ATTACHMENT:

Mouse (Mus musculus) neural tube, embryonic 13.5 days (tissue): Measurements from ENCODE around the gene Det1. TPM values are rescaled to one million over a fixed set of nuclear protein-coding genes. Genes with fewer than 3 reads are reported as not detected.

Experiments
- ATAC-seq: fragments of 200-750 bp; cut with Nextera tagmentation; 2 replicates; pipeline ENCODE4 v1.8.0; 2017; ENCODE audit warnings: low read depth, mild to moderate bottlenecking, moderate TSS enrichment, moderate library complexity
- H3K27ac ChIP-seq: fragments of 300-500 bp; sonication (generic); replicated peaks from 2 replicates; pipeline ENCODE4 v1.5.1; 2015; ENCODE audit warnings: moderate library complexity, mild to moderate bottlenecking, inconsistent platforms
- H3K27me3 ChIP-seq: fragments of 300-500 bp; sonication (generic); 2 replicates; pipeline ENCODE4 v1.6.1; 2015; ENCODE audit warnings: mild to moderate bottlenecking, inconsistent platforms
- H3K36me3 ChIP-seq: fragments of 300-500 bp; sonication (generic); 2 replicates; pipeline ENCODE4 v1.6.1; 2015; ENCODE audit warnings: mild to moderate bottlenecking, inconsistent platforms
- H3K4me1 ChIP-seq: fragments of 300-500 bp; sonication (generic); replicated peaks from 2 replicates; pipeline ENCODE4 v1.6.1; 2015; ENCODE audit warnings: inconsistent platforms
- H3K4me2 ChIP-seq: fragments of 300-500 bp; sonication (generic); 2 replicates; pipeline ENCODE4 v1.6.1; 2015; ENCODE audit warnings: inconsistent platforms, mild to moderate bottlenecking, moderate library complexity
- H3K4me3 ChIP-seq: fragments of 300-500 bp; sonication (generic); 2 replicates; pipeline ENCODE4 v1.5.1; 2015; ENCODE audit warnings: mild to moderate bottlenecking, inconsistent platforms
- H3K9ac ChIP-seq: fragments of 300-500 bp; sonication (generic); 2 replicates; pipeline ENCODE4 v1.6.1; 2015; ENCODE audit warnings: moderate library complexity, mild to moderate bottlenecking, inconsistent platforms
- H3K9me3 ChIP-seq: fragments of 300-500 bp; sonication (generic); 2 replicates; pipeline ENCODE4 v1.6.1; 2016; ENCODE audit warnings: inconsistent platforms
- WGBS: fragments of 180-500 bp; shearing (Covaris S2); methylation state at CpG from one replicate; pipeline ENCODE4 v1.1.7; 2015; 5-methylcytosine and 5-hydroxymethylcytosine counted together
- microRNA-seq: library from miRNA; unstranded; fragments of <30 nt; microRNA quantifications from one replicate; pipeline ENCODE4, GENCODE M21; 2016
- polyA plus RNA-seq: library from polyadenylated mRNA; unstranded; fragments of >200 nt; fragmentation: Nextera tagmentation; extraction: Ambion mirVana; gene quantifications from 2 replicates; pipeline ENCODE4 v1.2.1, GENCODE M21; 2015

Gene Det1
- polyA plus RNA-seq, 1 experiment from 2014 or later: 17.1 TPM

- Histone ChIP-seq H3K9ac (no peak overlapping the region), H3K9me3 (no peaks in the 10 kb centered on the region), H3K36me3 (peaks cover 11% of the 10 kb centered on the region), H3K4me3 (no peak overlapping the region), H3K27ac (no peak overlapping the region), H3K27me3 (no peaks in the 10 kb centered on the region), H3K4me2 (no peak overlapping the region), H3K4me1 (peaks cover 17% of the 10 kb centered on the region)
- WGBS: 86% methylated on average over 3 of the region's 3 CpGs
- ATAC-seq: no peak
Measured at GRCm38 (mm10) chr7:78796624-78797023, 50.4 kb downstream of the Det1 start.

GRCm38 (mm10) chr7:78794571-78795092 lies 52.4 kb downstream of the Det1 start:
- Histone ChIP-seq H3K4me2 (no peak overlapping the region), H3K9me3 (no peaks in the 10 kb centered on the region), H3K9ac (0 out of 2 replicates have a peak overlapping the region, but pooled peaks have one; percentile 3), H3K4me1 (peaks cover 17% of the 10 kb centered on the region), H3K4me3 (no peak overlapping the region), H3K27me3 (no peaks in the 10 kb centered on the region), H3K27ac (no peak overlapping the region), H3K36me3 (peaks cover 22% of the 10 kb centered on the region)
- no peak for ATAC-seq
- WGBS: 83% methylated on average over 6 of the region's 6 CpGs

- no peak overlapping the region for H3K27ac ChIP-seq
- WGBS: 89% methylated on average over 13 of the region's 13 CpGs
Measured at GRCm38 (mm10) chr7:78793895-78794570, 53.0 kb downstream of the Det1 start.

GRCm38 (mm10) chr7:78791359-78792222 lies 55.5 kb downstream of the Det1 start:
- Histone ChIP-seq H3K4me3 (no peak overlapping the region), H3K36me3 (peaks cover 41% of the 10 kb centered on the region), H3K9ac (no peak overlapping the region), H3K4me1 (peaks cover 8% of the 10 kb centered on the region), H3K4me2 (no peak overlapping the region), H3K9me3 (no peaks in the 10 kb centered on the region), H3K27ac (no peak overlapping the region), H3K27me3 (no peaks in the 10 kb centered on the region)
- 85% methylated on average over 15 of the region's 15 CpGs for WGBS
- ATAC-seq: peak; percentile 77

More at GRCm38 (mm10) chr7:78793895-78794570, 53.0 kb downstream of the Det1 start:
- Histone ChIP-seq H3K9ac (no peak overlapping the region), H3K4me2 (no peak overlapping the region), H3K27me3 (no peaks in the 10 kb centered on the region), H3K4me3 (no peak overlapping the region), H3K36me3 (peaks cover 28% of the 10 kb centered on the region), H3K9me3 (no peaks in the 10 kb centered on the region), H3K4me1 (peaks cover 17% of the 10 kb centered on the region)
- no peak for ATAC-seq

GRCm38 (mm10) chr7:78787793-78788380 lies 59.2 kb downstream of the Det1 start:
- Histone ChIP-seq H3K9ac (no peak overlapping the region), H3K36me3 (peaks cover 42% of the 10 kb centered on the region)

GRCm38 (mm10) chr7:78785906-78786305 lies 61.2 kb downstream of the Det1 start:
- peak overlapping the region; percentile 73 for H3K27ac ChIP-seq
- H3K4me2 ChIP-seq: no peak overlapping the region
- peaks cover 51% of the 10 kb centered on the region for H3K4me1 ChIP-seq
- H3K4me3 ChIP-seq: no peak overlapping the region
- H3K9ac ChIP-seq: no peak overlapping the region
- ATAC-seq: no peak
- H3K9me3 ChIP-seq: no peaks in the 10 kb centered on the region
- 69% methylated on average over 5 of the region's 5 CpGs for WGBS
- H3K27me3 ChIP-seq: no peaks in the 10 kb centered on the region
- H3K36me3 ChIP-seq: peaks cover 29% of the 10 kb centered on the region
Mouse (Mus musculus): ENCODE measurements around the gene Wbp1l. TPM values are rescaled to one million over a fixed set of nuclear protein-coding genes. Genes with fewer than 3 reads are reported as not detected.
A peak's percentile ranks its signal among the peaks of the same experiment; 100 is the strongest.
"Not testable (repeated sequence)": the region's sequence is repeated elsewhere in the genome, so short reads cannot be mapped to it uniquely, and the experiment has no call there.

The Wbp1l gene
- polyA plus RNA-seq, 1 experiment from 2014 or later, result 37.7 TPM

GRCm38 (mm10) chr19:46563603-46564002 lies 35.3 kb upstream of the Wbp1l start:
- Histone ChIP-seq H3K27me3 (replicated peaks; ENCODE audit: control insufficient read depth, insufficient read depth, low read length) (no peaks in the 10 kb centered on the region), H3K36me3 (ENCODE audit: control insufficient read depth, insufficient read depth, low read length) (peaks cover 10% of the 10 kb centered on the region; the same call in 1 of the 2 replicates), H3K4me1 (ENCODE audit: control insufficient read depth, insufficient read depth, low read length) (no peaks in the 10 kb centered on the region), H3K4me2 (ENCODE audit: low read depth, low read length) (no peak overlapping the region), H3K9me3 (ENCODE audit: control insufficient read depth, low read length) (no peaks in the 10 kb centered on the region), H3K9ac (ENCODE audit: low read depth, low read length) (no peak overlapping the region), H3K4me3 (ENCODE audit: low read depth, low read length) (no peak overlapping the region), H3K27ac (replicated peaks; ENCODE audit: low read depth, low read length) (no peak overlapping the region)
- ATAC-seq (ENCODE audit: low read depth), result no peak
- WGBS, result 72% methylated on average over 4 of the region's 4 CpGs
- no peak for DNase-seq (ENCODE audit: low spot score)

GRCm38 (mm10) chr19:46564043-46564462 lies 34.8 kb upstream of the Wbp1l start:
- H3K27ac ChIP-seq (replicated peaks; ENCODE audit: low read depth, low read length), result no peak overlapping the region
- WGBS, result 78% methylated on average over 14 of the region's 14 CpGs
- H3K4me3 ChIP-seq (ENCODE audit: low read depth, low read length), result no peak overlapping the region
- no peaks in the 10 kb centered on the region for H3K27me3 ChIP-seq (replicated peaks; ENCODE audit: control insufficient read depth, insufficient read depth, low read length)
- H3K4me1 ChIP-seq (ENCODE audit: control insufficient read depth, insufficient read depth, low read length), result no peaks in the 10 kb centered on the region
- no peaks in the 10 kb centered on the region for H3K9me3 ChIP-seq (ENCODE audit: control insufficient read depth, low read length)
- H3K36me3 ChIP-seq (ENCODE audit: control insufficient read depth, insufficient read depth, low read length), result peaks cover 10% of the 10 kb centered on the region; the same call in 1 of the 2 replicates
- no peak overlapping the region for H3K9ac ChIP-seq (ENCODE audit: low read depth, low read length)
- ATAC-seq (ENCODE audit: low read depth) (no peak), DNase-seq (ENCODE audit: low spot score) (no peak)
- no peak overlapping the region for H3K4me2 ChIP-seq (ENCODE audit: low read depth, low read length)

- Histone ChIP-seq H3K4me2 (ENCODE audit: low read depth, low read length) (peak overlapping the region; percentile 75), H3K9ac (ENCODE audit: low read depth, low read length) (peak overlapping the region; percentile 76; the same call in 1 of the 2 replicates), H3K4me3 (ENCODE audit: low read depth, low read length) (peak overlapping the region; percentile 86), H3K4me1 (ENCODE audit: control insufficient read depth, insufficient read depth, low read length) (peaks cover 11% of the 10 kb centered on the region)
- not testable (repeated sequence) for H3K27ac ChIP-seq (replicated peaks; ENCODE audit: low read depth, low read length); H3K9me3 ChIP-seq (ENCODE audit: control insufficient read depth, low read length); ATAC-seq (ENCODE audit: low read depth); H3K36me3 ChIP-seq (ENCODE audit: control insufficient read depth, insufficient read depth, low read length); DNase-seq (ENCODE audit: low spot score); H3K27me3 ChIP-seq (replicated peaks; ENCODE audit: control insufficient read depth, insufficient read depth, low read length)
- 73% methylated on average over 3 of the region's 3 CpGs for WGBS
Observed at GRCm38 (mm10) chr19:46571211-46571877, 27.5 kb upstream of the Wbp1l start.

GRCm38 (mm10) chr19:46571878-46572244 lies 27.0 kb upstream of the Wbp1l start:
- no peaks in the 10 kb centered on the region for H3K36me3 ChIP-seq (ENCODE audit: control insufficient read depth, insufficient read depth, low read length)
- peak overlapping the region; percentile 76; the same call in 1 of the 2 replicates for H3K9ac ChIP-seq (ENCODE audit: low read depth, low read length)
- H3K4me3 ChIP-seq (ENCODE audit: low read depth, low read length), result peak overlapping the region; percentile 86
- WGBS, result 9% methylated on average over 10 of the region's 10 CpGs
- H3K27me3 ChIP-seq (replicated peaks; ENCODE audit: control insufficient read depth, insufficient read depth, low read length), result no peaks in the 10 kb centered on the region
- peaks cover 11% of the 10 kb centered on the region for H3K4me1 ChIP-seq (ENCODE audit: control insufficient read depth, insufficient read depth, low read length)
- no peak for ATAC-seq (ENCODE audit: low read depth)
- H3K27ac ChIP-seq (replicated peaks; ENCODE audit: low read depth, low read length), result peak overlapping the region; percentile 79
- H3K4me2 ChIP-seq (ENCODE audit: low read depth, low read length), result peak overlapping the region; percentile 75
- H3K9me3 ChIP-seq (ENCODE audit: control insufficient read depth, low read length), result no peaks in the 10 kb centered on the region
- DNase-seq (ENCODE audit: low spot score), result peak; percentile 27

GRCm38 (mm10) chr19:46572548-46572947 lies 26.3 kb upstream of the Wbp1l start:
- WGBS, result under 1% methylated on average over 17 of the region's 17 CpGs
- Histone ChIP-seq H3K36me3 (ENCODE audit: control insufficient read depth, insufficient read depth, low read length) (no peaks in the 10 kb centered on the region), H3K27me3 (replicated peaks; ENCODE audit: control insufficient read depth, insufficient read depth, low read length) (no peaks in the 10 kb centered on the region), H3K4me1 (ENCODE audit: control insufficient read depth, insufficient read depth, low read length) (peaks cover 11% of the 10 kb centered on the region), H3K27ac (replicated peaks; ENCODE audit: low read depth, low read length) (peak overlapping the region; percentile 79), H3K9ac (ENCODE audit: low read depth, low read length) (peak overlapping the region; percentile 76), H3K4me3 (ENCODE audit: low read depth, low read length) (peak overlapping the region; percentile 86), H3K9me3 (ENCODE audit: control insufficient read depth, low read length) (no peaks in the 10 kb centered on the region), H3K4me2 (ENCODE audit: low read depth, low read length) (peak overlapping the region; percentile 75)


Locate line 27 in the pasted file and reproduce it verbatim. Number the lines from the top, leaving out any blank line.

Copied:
Measured at GRCm38 (mm10) chr7:78793895-78794570, 53.0 kb downstream of the Det1 start.